Pim (later Grubb), Sarah (1746–1832), and her brothers Joshua Pim and Joseph Pike Pim, entrepreneurs, were among the sixteen children of John Pim, quaker businessman of Mountrath, Queen's Co. (Laois), and his wife Sarah (née Clibborn), who was also of a quaker family from Moate, Co. Westmeath. John Pim was one of the most important woollen merchants of the time, said to have exported one-third of all the worsted yarn sent from Ireland to England during a period before the 1780s. He was a member of the Constitution Club of Dublin and of the Dublin Society in 1774, but moved to premises in Threadneedle St., London, probably the same year. His family was well educated and brought up in the quaker traditions of fair dealing and probity.
Sarah Pim, the eldest child, was born 11 December 1746; she lived for a time in the 1770s in London, where her younger sister Abigail Pim (1767–1821), who never married, later became a well known quaker minister and prison visitor. Sarah married (1778) John Grubb, who had a large grain milling business in Clonmel, Co. Tipperary, one of several locally that were owned by quaker families. The Grubbs had five daughters before John Grubb died, in his late forties (1784). Unusually for the time, his widow took over running the enterprise on her own account, with the help of family members and quaker managers, and was extremely successful. Her business and professional skills were matched by her willingness to help the disadvantaged members of her community, and by her generosity in funding, among other things, the Friends' Newtown School, Waterford, and the anti-slavery campaign of the early nineteenth century, in which quakers were very active. She was an elder in her local meeting, and was such a forceful and prominent person, in Clonmel and further afield, that people called her – only partly in jest – ‘the queen of the south’. She died 31 October 1832 at Clonmel, leaving a thriving business worth over £100,000. Her daughters married into other quaker families, further strengthening the quakers' characteristic kinship and business links. John Grubb Richardson (qv) was a grandson. David Malcolmson (born 1765 in the north of Ireland) was related to Sarah Grubb, perhaps a cousin; he worked for her in Clonmel before founding the cotton factory and innovative model village of Portlaw, Co. Waterford, which was one of the biggest industrial complexes built anywhere in the world in the nineteenth century.
Joshua Pim (1748–1822), born 13 June 1748 at Mountrath, and Joseph Pike Pim (1759–1806), born 13 August 1759, lived together, both unmarried, at Usher's Island, Dublin. They engaged in various commercial activities, in particular carrying on their father's involvement in the export of Irish woollen thread to England and the colonies, and also invested in the Grand Canal Co. Joshua Pim may also have been involved in cotton manufacture, and was prominent in large-scale financial and investment activities, including trading in bullion, discounting of money bills, and insurance; he was one of the merchants who promoted the General Insurance Co. of Ireland and the Commercial Insurance Co. of Dublin.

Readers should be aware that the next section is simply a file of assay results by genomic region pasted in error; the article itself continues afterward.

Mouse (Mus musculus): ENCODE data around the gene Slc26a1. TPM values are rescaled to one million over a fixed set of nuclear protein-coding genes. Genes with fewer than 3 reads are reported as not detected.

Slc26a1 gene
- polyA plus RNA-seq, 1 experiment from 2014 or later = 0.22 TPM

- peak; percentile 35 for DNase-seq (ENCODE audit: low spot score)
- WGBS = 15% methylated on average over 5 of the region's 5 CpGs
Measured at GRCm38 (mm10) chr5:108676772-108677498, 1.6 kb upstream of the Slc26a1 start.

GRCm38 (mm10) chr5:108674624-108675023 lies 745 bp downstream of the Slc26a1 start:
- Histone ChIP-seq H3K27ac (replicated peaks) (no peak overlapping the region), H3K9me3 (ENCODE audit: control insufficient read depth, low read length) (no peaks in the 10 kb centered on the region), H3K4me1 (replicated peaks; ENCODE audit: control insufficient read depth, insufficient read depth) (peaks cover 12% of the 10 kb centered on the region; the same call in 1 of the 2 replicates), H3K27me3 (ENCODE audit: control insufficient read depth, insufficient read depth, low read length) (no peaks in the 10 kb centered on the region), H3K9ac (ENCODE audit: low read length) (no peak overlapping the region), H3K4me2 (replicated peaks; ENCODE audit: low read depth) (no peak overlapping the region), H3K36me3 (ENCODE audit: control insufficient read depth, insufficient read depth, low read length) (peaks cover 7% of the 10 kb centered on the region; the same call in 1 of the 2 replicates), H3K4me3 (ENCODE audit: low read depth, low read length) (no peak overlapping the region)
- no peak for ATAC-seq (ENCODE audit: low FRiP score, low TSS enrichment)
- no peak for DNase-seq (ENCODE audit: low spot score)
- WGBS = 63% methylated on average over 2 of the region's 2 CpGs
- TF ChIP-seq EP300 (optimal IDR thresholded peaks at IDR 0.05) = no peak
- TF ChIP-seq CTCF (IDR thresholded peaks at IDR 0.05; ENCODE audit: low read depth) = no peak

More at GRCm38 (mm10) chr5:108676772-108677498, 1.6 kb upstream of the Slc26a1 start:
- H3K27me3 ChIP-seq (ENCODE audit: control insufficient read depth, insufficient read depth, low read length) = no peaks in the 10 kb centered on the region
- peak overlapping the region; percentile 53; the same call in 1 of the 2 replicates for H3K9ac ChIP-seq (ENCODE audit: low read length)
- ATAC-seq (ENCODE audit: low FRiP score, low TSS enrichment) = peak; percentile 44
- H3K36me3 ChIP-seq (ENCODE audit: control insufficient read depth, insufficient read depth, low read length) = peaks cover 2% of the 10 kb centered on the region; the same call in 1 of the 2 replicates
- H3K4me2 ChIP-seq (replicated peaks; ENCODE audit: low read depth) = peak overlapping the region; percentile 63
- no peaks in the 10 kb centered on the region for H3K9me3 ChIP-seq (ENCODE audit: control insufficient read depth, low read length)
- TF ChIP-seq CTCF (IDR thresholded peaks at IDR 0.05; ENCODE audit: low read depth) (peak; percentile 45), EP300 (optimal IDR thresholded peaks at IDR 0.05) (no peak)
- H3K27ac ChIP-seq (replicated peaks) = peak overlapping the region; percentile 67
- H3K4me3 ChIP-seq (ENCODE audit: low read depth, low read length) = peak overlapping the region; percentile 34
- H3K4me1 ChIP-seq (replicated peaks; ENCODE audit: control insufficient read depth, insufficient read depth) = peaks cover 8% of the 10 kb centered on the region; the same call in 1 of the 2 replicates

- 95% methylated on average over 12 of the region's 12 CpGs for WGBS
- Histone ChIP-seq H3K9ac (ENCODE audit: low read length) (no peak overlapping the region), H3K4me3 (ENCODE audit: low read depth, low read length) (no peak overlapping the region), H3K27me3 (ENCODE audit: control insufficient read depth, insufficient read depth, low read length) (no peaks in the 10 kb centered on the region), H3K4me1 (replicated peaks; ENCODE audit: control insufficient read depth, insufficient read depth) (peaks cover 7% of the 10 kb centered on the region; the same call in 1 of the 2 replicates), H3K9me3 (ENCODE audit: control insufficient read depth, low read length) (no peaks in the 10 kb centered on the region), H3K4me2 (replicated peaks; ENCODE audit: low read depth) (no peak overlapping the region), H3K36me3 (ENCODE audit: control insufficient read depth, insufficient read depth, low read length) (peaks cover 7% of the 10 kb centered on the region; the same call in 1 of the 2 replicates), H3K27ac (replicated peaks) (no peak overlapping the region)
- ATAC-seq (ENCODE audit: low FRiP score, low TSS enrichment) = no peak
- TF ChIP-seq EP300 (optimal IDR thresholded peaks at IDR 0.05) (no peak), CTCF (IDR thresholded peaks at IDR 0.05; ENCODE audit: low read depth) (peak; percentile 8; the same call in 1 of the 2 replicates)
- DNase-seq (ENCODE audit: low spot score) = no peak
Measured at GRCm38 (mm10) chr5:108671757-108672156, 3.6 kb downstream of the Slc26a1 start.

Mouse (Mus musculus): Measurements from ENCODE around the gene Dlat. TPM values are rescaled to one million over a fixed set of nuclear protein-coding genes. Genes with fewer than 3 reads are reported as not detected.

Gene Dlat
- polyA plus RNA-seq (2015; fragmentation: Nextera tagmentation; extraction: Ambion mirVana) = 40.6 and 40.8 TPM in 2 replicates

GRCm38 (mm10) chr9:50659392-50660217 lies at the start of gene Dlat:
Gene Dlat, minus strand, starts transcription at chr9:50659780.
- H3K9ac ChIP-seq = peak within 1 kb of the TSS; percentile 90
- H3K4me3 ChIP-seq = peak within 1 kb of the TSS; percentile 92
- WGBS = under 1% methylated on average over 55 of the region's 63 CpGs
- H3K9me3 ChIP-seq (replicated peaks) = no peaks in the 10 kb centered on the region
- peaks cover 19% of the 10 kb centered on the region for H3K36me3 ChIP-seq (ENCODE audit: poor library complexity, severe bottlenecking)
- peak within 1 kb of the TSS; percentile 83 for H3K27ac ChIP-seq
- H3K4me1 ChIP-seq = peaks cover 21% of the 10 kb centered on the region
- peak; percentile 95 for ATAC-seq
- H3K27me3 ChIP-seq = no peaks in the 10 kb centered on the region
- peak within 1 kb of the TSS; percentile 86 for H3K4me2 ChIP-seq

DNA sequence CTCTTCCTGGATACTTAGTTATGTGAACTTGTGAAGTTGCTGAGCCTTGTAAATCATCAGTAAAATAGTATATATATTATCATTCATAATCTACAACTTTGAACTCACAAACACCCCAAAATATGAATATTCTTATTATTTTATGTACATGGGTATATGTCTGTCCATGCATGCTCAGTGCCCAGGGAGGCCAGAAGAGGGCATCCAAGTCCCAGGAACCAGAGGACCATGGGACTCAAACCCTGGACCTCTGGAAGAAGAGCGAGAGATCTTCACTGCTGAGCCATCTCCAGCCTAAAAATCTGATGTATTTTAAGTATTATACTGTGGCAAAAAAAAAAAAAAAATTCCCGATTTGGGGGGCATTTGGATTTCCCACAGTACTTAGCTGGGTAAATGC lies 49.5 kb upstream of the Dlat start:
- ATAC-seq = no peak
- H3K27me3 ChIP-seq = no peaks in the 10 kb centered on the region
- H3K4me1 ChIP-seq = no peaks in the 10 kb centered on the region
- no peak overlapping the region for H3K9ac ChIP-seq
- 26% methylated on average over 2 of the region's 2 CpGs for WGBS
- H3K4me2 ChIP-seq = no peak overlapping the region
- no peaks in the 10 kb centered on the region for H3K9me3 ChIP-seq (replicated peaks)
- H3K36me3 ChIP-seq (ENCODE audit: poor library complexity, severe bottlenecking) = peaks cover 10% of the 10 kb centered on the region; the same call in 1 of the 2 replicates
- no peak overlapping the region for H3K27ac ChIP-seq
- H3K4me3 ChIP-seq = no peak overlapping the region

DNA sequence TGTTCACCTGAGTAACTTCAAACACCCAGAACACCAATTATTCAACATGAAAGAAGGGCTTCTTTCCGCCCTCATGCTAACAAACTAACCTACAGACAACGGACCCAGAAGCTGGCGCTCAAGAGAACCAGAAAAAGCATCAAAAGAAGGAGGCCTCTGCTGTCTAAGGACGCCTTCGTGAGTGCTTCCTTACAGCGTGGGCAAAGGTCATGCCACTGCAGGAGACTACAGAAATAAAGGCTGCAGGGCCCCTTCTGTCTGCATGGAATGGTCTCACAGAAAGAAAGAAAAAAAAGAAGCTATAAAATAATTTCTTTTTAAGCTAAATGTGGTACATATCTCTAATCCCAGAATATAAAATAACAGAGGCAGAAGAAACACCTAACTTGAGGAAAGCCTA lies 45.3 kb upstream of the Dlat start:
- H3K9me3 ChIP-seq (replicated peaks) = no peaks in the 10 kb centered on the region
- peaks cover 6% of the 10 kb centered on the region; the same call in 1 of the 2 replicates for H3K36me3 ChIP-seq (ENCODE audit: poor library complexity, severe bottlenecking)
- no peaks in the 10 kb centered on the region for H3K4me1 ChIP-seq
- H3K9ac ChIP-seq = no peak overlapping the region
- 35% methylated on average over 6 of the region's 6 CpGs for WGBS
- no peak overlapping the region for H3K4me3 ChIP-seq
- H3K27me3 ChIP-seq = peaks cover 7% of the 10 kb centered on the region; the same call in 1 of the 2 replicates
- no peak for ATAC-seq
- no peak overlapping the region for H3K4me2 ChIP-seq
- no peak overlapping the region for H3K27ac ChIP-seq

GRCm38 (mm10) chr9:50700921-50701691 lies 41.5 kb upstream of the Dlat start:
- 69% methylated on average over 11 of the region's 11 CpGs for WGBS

Joshua Pim succeeded his father in membership of the Dublin committee of merchants, possibly in 1774, and was one of the two men who originated the idea of a Dublin chamber of commerce, set up in 1783. He was elected its treasurer in that year, and was subsequently a member of the reformed chamber of commerce from 1806, and was its president 1820–22. Joseph Pim was Dublin agent for Newport's Bank in Waterford, and probably for other provincial banks and merchants, and was a member of the Ouzel Galley Society, a dining and commercial arbitration club for forty of the most important Dublin merchants, from 1768; Joshua was a member from 1776. Joshua Pim gave evidence to the Irish parliamentary committee on trade in 1778 and again in 1782, and in 1788 was chosen as one of a committee of the Dublin chamber of commerce to support the English Anti-Slavery Society. In 1793 he supported catholic merchants' rights in the chamber of commerce, and he was one of three leaders of a group of thirteen radical merchants of Dublin who met on 28 February 1795 in support of catholic relief. According to Richard Harrison, Joshua Pim claimed in 1821 that William Pitt's commercial propositions (1784–5) derived in fact from his (Pim's) representations to the government. The Pims were also involved in various philanthropic initiatives; Joshua and other quakers financed a school to train boys to earn their livings as weavers. This had been operating for several years in 1793. Pim and others founded a dispensary to supply medicines and medical advice to disadvantaged people.
Joseph Pim died 12 May 1806 in Dublin, and Joshua Pim died 6 May 1822. Their younger brother Richard Pim (1768–p.1819) owned a famous Dublin brewery from 1800, but went bankrupt in 1808 and again in 1817, and was expelled from the Society of Friends in that year. His son inherited Joshua Pim's considerable fortune. Other notable Pims, active in Dublin and elsewhere in Ireland, were relatives; for instance, Jonathan Pim (qv), MP, was the grandson of a second cousin of Joseph and Joshua Pim.